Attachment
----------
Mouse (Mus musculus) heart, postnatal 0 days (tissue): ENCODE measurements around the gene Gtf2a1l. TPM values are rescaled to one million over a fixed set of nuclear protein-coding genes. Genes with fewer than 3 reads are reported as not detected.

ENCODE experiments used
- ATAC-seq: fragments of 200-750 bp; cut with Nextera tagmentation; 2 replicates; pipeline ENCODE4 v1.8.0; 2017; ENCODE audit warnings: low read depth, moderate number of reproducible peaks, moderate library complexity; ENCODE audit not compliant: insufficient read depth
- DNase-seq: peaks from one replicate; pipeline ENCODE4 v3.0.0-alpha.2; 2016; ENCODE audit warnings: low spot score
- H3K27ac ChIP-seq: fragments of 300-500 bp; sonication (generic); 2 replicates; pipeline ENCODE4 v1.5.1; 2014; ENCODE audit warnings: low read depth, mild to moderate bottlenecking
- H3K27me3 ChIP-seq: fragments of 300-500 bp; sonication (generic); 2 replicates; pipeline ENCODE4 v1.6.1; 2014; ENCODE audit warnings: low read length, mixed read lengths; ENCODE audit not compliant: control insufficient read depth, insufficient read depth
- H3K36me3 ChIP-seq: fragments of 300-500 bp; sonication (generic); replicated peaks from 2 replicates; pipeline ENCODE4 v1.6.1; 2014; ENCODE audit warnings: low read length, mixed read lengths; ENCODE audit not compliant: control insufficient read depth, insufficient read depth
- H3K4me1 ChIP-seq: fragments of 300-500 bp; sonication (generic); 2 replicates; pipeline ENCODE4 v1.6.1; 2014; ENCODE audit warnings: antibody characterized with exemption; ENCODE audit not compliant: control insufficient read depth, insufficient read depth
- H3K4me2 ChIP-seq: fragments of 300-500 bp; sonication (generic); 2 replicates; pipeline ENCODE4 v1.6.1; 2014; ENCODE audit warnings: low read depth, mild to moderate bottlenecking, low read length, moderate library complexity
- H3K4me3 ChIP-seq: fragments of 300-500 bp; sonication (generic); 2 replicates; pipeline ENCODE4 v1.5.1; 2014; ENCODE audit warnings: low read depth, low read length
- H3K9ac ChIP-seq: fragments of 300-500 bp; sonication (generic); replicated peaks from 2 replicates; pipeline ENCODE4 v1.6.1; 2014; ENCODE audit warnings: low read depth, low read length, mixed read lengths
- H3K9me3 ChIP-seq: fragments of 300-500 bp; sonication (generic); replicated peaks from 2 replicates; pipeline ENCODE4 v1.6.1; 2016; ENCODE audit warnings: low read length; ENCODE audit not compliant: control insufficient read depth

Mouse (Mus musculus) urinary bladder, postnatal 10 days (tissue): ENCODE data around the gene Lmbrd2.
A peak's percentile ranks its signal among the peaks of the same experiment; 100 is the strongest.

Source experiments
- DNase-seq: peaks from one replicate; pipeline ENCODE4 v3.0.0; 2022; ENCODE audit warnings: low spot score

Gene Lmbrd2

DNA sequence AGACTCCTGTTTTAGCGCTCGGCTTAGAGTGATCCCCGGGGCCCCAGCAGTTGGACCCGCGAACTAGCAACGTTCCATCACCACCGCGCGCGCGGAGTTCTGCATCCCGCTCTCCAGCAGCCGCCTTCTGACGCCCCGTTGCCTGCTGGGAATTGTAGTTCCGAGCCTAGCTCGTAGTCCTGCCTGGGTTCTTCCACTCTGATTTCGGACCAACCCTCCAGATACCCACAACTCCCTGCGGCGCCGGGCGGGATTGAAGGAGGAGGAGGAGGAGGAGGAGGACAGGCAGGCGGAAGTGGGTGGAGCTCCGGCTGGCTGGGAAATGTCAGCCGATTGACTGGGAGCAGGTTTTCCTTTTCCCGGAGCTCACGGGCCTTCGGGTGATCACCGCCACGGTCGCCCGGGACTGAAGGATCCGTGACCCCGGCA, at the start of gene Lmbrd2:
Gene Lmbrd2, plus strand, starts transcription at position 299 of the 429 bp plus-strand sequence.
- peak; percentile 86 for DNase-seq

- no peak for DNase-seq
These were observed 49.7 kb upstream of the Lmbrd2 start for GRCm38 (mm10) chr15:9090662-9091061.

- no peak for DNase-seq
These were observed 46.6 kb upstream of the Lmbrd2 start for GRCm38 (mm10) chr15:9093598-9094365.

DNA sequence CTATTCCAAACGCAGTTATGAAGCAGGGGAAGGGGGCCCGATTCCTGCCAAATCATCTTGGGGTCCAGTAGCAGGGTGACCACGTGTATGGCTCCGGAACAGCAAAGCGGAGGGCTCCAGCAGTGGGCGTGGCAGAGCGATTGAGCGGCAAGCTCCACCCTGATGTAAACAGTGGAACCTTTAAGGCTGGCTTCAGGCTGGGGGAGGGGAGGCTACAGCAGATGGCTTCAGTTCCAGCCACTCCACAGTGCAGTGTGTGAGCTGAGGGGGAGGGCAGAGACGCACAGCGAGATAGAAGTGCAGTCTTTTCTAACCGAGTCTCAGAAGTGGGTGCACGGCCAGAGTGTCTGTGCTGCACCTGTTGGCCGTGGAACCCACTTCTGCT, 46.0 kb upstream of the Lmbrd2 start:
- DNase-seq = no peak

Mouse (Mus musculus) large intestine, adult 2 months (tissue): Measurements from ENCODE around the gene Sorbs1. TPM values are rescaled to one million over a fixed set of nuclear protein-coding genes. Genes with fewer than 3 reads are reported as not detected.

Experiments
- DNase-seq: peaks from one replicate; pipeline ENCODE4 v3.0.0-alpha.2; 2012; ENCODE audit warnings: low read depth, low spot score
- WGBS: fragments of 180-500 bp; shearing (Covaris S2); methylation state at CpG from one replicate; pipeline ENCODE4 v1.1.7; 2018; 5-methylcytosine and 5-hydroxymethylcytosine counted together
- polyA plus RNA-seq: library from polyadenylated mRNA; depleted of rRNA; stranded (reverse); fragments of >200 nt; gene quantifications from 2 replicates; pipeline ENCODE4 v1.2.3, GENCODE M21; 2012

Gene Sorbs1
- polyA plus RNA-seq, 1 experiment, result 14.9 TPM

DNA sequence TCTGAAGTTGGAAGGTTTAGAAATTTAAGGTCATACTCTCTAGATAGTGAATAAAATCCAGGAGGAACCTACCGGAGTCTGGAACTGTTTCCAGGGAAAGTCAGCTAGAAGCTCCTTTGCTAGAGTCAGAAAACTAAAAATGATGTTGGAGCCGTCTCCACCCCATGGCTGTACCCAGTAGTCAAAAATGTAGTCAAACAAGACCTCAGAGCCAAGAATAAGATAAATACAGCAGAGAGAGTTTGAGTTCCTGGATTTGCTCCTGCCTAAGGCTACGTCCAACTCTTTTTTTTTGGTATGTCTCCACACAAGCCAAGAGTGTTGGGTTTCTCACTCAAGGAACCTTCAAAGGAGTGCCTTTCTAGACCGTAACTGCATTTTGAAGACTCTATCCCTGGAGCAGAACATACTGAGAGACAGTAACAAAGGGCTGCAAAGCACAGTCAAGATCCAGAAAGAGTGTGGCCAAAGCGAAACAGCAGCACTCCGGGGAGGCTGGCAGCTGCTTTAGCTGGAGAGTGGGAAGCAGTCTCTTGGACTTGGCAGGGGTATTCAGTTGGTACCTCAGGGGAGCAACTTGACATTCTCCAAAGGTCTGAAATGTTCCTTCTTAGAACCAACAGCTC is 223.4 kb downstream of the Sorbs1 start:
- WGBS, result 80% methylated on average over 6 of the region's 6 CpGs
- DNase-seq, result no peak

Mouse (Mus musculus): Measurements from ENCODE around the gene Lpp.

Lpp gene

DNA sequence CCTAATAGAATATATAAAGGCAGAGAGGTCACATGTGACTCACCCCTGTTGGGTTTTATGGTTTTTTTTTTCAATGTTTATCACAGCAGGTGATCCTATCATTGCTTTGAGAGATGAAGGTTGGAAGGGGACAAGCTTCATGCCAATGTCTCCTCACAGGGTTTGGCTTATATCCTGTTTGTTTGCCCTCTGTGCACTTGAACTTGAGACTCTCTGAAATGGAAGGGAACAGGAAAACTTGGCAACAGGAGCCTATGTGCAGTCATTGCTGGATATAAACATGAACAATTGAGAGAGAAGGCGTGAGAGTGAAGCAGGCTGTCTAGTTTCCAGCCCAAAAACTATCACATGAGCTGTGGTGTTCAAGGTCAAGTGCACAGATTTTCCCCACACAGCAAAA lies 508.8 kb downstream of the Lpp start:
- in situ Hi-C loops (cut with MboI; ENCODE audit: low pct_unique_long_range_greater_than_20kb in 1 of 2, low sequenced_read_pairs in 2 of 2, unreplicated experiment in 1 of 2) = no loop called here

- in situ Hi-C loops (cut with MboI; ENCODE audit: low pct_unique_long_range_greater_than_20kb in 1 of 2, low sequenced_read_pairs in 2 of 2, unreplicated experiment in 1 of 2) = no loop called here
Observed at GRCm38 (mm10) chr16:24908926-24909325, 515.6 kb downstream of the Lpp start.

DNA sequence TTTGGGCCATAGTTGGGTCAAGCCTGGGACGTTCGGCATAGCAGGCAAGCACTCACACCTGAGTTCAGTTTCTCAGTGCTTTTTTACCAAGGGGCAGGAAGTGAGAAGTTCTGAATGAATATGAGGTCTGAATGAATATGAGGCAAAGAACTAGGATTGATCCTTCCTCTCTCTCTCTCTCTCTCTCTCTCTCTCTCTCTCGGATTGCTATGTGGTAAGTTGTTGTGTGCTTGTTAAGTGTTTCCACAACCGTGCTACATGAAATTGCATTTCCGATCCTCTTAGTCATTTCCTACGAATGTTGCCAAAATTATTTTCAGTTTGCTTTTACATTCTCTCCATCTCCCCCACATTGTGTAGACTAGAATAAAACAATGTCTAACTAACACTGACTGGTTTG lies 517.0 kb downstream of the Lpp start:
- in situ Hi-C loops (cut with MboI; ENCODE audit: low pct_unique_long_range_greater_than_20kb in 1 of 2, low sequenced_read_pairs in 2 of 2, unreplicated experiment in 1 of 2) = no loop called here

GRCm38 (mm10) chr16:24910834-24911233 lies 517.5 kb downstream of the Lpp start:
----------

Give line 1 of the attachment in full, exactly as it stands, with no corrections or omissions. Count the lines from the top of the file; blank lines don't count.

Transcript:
Mouse (Mus musculus) heart, postnatal 0 days (tissue): ENCODE measurements around the gene Gtf2a1l. TPM values are rescaled to one million over a fixed set of nuclear protein-coding genes. Genes with fewer than 3 reads are reported as not detected.